September 26, 2020
Written By: Andy Greenman
Dawn Sherman didn’t envision the impact she would make becoming the CEO of Native American Natural Foods’ Tanka Bar. As a second generation Lakota woman, she brings both her understanding of the food industry and a deep connection to enacting change in Indian Country.
After growing up in Rapid City, Sherman then spent 25 years in the automotive industry before returning to South Dakota and her Lakota roots to head Native American Natural Foods’ (NANF) Tanka bar line of products.
Founded in 2007 by Karlene Hunter and Mark Tilsen, Tanka Bar quickly rose to prominence in the healthy snack market as the first commercial meat and fruit bar. Their goal was to bring traditional native foods into the wider marketplace, completely sourced and supported by Native peoples. The bar’s ingredients were based on wasna, a traditional meat and berry food that goes back hundreds of years. Hunter and Tilsen worked with community members to create the Tanka brand, which was a commercial success, prompting many imitators.
As their success began to strain the cash-strapped startup, they realized that a larger picture was necessary to support the growing enterprise. Their three tier approach includes the Tanka Food Co-Op, Native American Natural Foods, and the Tanka Fund, a non-profit supporting producers. These three avenues help to build a sustainable business model that in turn invests in its people. Additionally, a new innovative partnership with Niman Ranch, a network of more than 700 independent farmers across America, allows NANF access to technical support, while providing Niman Ranch access to producers of high quality meats. This partnership gives NANF the potential to add other Native food products to their offerings.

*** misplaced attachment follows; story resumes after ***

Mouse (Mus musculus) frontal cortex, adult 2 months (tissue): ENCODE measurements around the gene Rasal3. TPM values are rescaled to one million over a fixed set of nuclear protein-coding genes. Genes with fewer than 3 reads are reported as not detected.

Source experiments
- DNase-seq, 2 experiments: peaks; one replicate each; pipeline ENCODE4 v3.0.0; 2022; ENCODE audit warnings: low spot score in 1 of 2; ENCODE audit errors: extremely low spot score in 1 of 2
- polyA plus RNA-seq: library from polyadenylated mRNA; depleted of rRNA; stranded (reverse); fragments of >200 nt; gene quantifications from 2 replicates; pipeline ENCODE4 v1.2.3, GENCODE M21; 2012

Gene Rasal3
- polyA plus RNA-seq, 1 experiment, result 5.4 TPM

Sherman is a founding member of the Regenerative Agriculture Alliance and has elevated Tanka Bar’s profile through the Niman Ranch partnership. This new collaboration has led to her rise in the regenerative food movement, participating in the annual Niman Ranch Resiliency Panel with author Michael Pollan.
Tanka Bars, along with the Tanka Fund, has inspired and supported a new generation of entrepreneurs, all centered back at the heart of the Native community, bison. Pushed toward the brink of extinction, the movement to conserve these animals, especially on the Pine Ridge reservation, has many benefits, both culturally and economically. “Because they are keystone [species], the more people learn to love to eat bison, the more we can bring them back. They help with the Great Plains, they help with the carbon sequestration,” says Sherman. The winning combination of regenerative agriculture’s impact on the environment and economy is dependent on the bison.
Food sovereignty has always been important to Native Americans, and Sherman’s work at NANF represents the modernization of what the Lakota have practiced for thousands of years — the use of knowledge to be resilient and provide a vibrant future for the Pine Ridge community. With Sherman at the helm, there are many good things on the horizon for NANF.